Music by Elmer Bernstein
Cinematography Joseph F. Biroc
Edited by Patrick Kennedy
Distributed by Paramount Pictures
Release dates July 2, 1980
Running time 87 minutes
Budget $3.5 million (est.)
Box office $83,453,539

My top 5 favorite comedy movies: #4 The Jerk

In a feature here on “Random thoughts of 210Darryl” started last Wednesday I’m going to talk about my favorite movies in a few different genres. Making these lists took more work that I thought they would because limiting it to five in each category took some doing. I figured 10 was too many, so down to five I cut my lists. We’re starting with my top five favorite comedy movies and counting up toward #1. At number five was Young Frankenstein, and this week at #4 we have Steve Martin’s The Jerk.

I think one of the reasons I love this movie so much is it was my father’s favorite movie. The Jerk is really just Steve Martin’s early comedy act fleshed out into a movie, with added comedic scenes written by Carl Gottlieb and Michael Elias to create some continuity. It’s said they wanted to make sure there was one laugh per script page, and they succeeded. It’s not any sort of intellectual comedy, it’s just flat out funny stuff full of one liners and sets ups that can be seen coming from a mile away but it’s hard not to laugh at them.

I still chuckle when I recall the scene of Martin jumping around exclaiming “The new phone book is here!” and when the sniper is trying to kill him Martin shouting “he hates the cans!”. The bit at the end where he grabs everything in sight as he’s leaving his house is great, and for many years my brother and I will randomly say to each other “all I need is this thermos” and make references to “Iron Balls McGinty”. The escargot scene with Bernadette Peters is classic Martin comedy. Roger Ebert said The Jerk is “all gags and very little comedy”. I disagree. It’s all gags and incredibly funny comedy.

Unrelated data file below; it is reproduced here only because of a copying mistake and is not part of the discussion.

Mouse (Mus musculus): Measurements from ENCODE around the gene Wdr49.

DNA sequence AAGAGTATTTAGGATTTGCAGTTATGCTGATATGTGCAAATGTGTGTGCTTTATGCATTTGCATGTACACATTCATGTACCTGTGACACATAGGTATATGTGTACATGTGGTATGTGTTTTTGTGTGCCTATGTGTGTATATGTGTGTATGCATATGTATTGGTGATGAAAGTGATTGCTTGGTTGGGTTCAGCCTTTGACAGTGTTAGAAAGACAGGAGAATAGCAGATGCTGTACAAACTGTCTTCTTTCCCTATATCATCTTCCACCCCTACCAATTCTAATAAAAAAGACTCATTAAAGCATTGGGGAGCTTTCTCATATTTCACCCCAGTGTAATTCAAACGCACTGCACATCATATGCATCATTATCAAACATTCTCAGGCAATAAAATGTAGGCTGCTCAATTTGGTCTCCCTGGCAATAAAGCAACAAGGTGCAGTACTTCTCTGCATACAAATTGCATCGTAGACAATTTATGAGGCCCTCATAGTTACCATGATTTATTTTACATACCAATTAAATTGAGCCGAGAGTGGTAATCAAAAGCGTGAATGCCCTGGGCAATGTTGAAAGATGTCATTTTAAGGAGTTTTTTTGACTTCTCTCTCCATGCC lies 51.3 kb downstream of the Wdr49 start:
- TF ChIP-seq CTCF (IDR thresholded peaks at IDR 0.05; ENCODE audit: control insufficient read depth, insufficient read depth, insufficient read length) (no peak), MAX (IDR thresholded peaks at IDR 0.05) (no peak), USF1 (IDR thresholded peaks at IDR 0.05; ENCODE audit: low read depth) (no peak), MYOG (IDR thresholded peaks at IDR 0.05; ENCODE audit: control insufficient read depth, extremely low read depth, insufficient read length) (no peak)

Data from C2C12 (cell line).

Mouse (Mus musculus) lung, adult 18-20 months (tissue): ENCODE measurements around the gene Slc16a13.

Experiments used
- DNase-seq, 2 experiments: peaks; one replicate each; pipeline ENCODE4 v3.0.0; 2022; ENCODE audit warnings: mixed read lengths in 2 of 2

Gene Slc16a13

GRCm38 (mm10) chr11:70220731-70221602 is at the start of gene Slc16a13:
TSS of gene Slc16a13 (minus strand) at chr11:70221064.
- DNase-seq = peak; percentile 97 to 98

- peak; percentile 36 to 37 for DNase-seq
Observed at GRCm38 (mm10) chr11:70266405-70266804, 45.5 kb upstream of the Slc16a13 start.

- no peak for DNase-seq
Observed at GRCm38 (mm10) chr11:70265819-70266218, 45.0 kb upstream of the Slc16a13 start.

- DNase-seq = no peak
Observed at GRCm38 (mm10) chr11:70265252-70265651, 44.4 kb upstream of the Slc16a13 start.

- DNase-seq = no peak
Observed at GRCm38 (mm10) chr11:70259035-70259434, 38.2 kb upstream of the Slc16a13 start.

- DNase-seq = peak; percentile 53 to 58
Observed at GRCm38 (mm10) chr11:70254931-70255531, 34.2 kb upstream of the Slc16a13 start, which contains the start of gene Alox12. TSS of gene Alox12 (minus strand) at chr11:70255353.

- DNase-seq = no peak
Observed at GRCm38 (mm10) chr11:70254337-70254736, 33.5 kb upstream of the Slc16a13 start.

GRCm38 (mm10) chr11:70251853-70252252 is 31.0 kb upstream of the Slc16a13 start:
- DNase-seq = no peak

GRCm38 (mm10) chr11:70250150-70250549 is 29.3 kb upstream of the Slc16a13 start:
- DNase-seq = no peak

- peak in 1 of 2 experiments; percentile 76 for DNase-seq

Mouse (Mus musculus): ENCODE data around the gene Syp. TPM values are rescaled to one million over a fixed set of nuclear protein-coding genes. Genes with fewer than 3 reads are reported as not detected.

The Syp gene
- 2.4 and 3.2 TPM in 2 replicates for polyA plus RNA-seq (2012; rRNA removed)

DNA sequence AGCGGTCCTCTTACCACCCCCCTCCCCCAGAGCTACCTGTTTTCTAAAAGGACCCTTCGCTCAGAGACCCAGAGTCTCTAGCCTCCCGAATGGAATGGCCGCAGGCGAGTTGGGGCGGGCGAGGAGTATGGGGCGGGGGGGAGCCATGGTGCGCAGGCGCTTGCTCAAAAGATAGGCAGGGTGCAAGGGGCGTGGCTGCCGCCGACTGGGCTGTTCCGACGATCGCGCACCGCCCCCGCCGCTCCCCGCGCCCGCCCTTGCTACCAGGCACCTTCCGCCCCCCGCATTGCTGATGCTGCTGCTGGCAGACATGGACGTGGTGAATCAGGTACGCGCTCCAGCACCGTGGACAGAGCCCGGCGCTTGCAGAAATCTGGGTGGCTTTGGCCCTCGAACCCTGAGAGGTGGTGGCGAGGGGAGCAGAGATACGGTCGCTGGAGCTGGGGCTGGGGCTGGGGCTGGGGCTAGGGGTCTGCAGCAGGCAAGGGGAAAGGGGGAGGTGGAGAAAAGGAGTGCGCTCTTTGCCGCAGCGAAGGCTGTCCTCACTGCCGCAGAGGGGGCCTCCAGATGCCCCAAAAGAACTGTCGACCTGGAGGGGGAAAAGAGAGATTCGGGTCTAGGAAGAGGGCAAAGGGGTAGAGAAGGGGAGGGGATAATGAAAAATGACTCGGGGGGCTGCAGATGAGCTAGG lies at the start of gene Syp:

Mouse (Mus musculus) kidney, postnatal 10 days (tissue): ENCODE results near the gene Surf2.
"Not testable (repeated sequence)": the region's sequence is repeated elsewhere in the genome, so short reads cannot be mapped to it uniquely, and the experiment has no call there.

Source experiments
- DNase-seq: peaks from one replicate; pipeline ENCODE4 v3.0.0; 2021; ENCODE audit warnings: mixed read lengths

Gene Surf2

One has to wonder if parts of this movie could ever be made today. The line “I was born a poor black child” spoken by Martin in the opening scene would no doubt raise the ire of some folks despite it being one of the funnier parts of the story and not really doing anything but poking fun at this white guy for not realizing he was adopted by a black family. Political correctness run amok, I’d say. It’s funny because the joke is, as are most in the film, on Steve Martin.*

THE JERK
Directed by Carl Reiner
Produced by David V. Picker & William E. McEuen
Written by Steve Martin, Carl Gottlieb, & Michael Elias
Starring Steve Martin, Bernadette Peters, M. Emmet Walsh, Jackie Mason, Dick O’Neill, and Mabel King
Music by Jack Elliott
Cinematography by Victor J. Kemper
Edited by Bud Molin & Ron Spang
Distributed by Universal Pictures
Release date December 14, 1979
Running time 94 minutes
Budget $4 million
Box office $73,691,419

*We’ll also see if the joke is on anyone else. The first person to make a reply here or on social media that says “Well, the Jerk Store called, and they’re running out of you” or the like has to make a $20 donation to a local food bank.